There are tons of Android Tablets that target the low-end Tablet market. You can get 7-inch Android tablets for less than $150. From a performance and functionality standpoint these tablets cannot touch the Xoom or the iPad, but cost a fraction. Walmart now has a rather broad range of tablets on sale including the Coby Kyros, Arhcos, Kaser Net'sGo, NextBook, PanDigital, Creative Labs ZiiO and ViewSonic Viewbook. The lowest priced tablet (if you can call the 2.8-inch Archos a tablet) starts at $98.
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The Archos Tablets already run Android 2.2 Froyo, while most others are coming pre-installed with Android 2.1. You should research before you buy a budget tablet to see if you can upgrade it to the latest Android OS releases.
Find all Walmart Tablet deals here.
About Android Tablets:
The Android OS launched in late 2007 and its first handset hit in late 2008. While the open-source platform was quick to expand across the smartphone market, its start in tablets has been considerably rockier. The first Android tablet from a major manufacturer was the Samsung Galaxy Tab. It drew criticism for its 7" display, lack of a dedicated tablet OS and excessive cost. Sales have been disappointing thus far.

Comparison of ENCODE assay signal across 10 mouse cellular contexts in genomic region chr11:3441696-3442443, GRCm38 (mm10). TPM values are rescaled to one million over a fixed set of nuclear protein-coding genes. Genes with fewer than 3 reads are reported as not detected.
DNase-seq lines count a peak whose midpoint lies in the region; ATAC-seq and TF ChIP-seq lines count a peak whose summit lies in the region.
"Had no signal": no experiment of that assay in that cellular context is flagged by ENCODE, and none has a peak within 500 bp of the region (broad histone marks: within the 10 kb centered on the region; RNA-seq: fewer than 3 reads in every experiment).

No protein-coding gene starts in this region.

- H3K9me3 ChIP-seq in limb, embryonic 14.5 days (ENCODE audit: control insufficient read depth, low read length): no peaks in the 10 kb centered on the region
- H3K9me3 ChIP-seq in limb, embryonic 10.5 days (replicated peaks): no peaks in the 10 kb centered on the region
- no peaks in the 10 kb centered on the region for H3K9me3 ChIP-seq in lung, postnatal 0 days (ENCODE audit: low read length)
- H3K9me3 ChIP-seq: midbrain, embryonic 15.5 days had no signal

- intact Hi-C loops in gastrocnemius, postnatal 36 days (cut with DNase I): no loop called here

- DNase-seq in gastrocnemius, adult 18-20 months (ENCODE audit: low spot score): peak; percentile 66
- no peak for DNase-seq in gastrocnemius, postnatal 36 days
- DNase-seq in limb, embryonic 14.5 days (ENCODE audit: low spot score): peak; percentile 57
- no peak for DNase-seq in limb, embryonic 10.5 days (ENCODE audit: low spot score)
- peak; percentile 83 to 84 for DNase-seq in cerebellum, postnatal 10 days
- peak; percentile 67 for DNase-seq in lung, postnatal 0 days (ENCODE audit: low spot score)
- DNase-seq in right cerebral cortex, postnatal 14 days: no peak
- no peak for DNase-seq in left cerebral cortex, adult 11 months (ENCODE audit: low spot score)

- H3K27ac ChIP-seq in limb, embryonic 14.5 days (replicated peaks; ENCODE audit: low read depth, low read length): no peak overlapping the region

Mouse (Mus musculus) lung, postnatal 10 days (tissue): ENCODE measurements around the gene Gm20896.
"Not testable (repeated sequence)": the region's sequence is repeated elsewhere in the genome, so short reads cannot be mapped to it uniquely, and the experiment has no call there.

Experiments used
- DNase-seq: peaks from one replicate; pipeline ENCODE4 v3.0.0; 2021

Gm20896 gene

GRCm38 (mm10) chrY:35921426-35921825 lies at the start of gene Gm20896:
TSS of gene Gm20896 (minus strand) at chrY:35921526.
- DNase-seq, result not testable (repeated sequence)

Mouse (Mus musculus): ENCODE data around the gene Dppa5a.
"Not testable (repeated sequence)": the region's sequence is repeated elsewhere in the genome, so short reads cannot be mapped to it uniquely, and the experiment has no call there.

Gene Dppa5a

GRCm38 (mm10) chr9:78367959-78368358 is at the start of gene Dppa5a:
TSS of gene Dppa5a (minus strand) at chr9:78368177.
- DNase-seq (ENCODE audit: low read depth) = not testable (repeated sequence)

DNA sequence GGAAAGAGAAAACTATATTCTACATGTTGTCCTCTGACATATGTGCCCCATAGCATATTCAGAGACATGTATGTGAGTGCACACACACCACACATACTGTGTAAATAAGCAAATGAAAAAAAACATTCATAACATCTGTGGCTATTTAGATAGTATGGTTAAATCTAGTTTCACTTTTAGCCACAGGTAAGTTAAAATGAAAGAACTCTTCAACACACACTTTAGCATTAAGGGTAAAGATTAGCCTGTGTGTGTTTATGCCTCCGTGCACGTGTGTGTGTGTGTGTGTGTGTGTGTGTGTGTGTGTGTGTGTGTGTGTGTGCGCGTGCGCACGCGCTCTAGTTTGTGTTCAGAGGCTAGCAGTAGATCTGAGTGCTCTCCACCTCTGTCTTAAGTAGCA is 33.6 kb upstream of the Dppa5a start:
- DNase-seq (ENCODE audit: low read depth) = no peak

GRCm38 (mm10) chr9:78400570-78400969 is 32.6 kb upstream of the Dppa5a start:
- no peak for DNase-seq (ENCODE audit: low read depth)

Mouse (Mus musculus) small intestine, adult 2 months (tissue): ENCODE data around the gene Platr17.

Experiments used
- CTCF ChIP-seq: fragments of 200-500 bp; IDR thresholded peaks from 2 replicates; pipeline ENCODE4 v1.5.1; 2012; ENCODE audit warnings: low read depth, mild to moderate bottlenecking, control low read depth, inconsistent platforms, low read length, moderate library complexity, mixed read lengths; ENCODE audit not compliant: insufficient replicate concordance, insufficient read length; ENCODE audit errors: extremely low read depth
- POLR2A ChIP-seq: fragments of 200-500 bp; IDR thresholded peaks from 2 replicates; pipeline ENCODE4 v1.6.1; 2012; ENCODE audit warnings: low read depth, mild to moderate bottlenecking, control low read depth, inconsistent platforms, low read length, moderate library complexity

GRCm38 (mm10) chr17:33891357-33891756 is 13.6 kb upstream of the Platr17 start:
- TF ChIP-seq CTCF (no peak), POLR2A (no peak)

Android 3.0 Honeycomb is Google's attempt at a tablet-specific version of their OS. The SDK was released on February 22, 2011 and the first 3.0 tablet, Motorola's Xoom launched two days later. Despite enormous buzz at MWC and CES, the Xoom has suffered for its proximity to the iPad 2 launch. And for lacking crucial features, like SD compatibility and Flash, upon release.
Android tablet-makers have also been stymied by a lack of parts availability due to Apple's "dibs" on the supply of rare components like large touchscreens. One company who doesn't appear intimidated by the iPad 2 or the parts-crunch is Samsung. Their 8.9" and 10.1" Galaxy Tabs are thinner and lighter than Apple's offering. Those Tabs launch in early June. Acer's Iconia tablets and the Asus Transformer are also expected to join the fight soon.
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At the iPad 2 launch event, Steve Jobs made much of the fact that Honeycomb only had 100 tablet-specific apps, compared to the tens of thousands available on the App Store. Recent evidence shows that the real number of Android tablet apps may be even lower. If you exclude "resized" apps, there are only 17 apps built specifically for Android slates. Until the little green robot starts to catch up in this new app war, Apple will continue to utterly dominate the market.